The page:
Talent trumps tech on buy-side trading desks

Source: Greenwich Associates

Increased spending on compensation in fixed income drove buy-side trading desk budgets up approximately 4% from 2014 to 2015, according to a new report, Trading Desk Optimization: Talent Trumps Tech, from Greenwich Associates.

The results of the Greenwich Associates 2015 Trading Desk Optimization Study show that the buy side spent an estimated $15.6 billion to fulfill trader compensation and technology expenditures last year. The average budget per desk grew at a similar 4% rate, to $4.57 million.

The bulk of the increased spending in fixed income went to trader compensation. In 2015, 70% of fixed-income budgets were devoted to compensation--up sharply from 62% in 2014—with the remainder spent on technology. The split for equity trading desk budgets was steady at 70/30 in favor of compensation from year to year.

Although e-trading in most market segments continues to grow, the idea that talent trumps technology is taking over.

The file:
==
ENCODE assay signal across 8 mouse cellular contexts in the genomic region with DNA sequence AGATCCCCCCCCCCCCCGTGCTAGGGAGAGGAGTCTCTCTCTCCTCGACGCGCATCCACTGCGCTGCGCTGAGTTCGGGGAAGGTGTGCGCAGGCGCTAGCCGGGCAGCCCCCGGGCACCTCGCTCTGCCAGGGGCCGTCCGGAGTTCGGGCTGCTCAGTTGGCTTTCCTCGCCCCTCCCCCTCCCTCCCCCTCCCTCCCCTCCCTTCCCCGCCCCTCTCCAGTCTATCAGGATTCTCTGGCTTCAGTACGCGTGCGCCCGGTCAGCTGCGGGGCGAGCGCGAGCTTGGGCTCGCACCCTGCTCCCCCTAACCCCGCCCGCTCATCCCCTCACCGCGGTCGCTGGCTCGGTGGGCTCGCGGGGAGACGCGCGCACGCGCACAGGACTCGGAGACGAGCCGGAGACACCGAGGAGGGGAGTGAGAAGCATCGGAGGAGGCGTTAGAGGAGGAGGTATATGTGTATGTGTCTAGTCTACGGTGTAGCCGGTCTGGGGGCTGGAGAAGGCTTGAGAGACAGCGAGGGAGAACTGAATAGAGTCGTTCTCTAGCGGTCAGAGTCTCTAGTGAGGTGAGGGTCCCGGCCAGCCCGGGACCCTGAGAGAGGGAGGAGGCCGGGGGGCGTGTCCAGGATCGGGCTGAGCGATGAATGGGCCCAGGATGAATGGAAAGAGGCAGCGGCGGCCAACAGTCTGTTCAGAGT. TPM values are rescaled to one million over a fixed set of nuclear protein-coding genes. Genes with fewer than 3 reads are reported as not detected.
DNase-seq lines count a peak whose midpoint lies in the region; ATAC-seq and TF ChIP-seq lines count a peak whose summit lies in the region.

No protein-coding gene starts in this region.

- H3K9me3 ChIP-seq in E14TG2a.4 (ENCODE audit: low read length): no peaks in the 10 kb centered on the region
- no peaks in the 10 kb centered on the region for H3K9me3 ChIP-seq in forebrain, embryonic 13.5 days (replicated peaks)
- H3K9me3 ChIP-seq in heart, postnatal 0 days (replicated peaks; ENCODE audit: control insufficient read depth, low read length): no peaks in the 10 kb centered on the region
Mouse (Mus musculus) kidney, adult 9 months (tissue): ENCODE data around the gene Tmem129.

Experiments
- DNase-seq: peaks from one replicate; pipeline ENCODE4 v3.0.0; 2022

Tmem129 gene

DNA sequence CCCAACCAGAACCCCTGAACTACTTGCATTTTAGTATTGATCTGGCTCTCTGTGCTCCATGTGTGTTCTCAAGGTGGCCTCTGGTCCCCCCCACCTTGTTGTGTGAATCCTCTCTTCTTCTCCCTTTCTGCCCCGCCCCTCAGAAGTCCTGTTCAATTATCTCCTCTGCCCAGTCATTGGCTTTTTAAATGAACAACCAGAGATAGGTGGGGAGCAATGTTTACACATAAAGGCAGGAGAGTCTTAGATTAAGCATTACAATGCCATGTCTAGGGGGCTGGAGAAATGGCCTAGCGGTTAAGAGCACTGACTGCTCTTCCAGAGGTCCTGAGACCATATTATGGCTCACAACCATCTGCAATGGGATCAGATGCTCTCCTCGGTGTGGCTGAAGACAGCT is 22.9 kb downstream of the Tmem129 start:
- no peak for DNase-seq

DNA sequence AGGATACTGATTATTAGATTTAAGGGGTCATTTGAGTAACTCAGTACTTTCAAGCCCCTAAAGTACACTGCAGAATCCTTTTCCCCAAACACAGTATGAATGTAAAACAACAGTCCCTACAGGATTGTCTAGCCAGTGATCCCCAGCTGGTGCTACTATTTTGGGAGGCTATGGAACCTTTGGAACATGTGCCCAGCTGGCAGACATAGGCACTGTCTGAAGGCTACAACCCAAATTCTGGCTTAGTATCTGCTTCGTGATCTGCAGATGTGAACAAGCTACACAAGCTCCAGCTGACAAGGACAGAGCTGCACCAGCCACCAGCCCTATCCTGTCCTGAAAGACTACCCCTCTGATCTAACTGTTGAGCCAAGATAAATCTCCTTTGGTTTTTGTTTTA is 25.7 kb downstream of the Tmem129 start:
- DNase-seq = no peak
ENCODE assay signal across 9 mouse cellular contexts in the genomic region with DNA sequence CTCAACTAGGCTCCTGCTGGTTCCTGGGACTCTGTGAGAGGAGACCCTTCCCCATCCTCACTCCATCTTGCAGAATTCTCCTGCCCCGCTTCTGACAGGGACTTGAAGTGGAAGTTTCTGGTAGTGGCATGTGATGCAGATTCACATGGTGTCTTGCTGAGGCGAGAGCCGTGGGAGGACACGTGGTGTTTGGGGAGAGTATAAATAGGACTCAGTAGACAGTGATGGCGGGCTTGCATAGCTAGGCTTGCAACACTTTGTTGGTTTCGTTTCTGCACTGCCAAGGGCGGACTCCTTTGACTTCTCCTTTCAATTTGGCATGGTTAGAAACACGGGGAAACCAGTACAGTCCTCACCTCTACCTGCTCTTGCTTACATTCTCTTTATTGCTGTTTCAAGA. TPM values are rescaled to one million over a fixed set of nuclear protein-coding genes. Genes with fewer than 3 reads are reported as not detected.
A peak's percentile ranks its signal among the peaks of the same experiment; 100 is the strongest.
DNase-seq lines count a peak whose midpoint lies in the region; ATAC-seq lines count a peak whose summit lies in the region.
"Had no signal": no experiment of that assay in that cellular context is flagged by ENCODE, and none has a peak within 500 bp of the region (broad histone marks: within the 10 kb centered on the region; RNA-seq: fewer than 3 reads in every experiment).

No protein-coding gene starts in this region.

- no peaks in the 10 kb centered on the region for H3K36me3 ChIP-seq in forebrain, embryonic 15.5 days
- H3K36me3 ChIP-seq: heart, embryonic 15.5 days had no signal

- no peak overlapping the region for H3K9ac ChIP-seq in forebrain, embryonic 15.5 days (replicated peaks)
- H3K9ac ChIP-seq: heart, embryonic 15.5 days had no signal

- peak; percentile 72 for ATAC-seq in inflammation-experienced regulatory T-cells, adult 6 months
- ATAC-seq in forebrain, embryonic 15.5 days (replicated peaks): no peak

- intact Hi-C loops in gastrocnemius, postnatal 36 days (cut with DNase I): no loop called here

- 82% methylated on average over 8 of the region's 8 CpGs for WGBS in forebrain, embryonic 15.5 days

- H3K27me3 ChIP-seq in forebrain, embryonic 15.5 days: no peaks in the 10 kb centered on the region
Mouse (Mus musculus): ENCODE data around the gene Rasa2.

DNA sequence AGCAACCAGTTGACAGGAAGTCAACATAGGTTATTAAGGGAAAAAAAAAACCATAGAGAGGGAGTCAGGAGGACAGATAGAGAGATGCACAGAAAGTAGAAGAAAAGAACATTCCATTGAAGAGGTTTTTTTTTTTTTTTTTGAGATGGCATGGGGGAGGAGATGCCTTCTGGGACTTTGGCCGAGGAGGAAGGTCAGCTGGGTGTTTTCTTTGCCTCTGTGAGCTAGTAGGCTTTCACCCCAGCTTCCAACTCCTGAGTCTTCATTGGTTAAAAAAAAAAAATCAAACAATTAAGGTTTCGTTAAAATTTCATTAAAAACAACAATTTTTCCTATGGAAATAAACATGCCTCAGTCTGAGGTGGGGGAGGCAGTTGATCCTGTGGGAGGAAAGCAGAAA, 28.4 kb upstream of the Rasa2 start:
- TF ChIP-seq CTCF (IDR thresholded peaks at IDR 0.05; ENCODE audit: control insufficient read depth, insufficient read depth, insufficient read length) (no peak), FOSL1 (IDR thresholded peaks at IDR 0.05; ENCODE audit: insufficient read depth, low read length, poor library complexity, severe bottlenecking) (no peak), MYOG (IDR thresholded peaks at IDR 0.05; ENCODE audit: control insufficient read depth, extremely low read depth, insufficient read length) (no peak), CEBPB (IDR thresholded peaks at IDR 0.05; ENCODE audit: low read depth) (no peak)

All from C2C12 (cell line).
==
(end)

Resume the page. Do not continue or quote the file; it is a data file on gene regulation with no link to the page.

"Technology is only as good as the people behind it, and buy-side trading desks are putting their money where their mouth is,” says Kevin Kozlowski, Greenwich Associates Analyst, and author of the study. “Buy-side trading desks need to be staffed with skilled technicians who have a strong understanding of both the financial markets and the advanced trading technologies used to execute trades.”

Technology After Talent

Nearly 60% of the trading desk technology budget was comprised of just two key expenditures. Thirty-five percent of the estimated total covers the cost of access and licensing fees for market data terminals used on the trading desks—like Bloomberg, Thomson Reuters and FactSet. An additional 23% pays for the order management systems (OMS).

“After several years of rapid adoption of new technology and tools to assist in trading, institutional investors are poised to take the next steps as the markets continue to evolve,” Kozlowski says. “Those steps require having the right people in place to execute further change and also measure the success of innovations already implemented on the desk.”

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